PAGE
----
Esther has been mentored by some pretty radical people and attributes a lot of their success to the one-on-one time they had with some of Australia’s leading climbers. They also acknowledge how hard it is now, having so many people getting into climbing, with only so many people able to mentor. It’s led to Esther’s own experiences as a mentor. “Offering my perspective have been deeply rewarding. To see the ‘a ha’ moment of people recognising that you're not learning the rules of how to do something, you're learning how to find your creative way of doing something. There's no right way.”
“I really think trad climbing is about learning a craft, not learning ‘the way’ to do it. How much gear you place, which gear you place where and what your assessments are – they’re all deeply personal things. When I am in the role now of mentoring others and I get to see them going, ‘Oh, this is my choice.’ My aim is having an experience that's me finding my edge, which will be different to your edge. There isn't this linear idea of what brave looks like or doesn't, and we can all reinforce that for each other.”
"If I want to be an adventurous climber, do I need to be more brave? What does being more brave look like, feel like for me?"
Esther has a lot of experience at Dyuritte (Mount Arapiles). There's even pictures of them in the guidebook. “When people know that I have climbed some harder grades at Dyuritte, I get to undo ideas about what a hard climber looks like or what a hard climber thinks like or how they perform. It’s a power and a privilege that I get to experience and then I get to choose what to do with it. It feels like a really political act because what I say has impact.”
Mentoring ClimbingQTs has brought a whole other level of joy to Esther’s experience. “It was the first QTs camp that I guided and we had some 18-year-olds in the group and one of the first things they asked was, ‘Yeah, so how do we poop in in the bush?’ They just know how to have dialogue, how to ask questions and how to bring uncomfortable things into the space. They’re also just so supportive of each other, and that is noteworthy.”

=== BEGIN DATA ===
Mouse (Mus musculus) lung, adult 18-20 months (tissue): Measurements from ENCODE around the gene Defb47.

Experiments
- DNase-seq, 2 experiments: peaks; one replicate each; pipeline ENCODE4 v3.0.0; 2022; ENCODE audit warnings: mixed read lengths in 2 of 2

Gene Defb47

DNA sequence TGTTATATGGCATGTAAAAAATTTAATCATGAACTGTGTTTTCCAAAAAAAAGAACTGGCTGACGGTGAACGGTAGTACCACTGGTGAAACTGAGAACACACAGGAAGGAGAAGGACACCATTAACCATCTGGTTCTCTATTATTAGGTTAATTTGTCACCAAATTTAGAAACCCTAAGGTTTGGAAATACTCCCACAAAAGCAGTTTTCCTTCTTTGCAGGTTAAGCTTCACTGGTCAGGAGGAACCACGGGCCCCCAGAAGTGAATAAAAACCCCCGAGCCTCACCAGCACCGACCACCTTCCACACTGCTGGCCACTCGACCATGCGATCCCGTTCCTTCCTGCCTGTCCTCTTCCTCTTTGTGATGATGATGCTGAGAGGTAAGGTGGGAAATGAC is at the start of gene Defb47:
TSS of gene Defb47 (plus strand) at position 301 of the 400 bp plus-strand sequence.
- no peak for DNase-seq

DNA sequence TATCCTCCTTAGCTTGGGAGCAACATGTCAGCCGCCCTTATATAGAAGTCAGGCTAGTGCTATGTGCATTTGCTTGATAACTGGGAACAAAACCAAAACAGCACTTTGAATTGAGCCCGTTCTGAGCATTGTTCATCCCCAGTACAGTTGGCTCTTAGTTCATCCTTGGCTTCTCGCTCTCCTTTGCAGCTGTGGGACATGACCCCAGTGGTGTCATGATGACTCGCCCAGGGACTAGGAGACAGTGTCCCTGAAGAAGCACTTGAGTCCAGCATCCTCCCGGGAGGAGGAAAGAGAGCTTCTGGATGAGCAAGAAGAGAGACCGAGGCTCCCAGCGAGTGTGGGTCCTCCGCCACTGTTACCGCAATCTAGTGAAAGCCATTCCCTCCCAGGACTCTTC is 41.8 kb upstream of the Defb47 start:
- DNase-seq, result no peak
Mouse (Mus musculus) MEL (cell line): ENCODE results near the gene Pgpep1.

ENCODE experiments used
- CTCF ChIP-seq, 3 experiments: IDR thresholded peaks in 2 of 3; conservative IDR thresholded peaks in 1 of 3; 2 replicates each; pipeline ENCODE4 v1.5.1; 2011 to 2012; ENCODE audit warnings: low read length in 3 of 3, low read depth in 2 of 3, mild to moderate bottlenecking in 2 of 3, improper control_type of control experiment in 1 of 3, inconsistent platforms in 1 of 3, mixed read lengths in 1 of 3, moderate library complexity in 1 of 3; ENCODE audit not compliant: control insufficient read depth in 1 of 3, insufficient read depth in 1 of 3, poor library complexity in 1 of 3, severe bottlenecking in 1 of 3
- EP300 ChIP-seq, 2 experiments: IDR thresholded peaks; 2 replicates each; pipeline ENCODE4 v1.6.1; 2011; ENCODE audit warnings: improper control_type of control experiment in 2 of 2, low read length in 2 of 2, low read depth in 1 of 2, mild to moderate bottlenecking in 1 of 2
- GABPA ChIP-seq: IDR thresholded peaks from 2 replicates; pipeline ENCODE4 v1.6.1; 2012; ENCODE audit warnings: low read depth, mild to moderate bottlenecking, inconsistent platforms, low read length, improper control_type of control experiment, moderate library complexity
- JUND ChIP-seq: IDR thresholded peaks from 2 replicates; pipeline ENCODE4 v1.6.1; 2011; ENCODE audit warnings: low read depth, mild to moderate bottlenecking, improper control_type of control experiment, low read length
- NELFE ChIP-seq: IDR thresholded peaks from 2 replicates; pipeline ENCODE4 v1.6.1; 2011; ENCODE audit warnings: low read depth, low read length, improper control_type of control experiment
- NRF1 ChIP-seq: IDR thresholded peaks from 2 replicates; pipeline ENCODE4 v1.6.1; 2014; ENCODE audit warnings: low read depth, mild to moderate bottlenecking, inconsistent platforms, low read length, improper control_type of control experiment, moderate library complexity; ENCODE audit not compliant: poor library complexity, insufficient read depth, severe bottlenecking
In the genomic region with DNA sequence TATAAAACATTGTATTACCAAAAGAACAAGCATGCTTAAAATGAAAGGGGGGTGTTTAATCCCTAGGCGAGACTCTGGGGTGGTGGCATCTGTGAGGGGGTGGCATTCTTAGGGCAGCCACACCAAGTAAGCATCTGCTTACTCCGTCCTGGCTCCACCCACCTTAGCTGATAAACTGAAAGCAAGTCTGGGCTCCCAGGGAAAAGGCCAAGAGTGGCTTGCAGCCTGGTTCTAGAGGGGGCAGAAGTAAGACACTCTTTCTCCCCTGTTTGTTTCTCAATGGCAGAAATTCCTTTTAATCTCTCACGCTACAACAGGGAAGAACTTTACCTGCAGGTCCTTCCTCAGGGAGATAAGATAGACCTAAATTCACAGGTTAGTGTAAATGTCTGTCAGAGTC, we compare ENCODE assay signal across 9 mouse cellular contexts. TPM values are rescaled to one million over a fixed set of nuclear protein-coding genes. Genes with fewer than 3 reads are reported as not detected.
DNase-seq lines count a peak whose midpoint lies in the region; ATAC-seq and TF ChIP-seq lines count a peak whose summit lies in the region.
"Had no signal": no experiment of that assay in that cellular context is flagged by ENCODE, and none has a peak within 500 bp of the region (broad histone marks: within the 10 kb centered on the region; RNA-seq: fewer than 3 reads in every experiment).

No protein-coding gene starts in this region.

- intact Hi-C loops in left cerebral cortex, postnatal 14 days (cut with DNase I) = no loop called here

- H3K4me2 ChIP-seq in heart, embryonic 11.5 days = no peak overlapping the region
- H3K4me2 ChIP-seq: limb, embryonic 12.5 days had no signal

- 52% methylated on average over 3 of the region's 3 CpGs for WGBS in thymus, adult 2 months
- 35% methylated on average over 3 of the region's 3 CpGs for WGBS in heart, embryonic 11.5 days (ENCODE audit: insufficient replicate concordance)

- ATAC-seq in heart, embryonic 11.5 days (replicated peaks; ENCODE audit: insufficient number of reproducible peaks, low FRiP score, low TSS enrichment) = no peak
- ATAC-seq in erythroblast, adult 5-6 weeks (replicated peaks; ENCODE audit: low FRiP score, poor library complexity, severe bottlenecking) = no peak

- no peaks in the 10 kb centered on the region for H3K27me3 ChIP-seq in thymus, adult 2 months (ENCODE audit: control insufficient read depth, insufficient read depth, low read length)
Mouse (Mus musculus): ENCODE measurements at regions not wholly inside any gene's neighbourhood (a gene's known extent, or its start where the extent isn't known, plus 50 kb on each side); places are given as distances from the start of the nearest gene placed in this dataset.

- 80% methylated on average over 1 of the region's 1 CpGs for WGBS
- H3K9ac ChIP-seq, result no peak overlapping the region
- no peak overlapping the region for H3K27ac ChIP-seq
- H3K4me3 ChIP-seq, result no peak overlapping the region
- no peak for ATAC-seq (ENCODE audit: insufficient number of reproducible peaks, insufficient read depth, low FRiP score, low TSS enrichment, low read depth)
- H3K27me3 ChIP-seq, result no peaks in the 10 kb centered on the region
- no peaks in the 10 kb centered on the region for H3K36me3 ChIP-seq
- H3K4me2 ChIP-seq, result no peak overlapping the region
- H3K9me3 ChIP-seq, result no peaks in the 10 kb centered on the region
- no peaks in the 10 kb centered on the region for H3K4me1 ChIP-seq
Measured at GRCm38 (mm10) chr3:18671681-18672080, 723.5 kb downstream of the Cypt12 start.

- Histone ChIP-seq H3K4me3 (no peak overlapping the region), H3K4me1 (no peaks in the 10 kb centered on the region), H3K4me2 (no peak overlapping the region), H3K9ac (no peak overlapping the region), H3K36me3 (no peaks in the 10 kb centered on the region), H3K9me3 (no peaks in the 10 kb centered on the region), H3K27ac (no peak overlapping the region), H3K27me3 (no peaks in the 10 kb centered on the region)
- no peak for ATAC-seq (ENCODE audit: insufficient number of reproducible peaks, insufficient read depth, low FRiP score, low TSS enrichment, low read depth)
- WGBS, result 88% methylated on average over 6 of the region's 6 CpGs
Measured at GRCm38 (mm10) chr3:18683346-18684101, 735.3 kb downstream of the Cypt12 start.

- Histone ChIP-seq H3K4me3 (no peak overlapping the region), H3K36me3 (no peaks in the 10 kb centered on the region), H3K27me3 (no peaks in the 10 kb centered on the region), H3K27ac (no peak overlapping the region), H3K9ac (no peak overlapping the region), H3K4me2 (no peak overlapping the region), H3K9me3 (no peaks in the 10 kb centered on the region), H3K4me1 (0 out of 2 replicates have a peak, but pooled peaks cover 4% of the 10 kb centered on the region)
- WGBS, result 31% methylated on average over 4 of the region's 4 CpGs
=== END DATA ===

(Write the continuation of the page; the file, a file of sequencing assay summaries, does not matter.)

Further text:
As a climbing guide on QTs camps, Esther has seen it all. “There can be someone having a really overwhelming time, maybe even getting teary and then the experience afterwards of seeing them say, ‘That was the best thing ever.’ It’s deeply satisfying when you get the level of challenge right for them. You're curating a potential experience, but you never know how that's going to go, and then to witness safely bring someone to their edge or observing someone realised they’re allowed to bring themselves to that edge. It becomes a group experience afterwards: other people in the group say, ‘Watching you do that was really inspiring for me’ or, ‘Watching you fall apart really enabled me to feel okay about the experience I have.’ When you see the terror and the joy all in one big day, that's most satisfying feeling.”
Learn more about ClimbingQTs here.
Esther exploring the literal edge on “Procol harum” a grade 26 climb, Mount Arapiles/Djuritte, 2017. Photo Simon Madden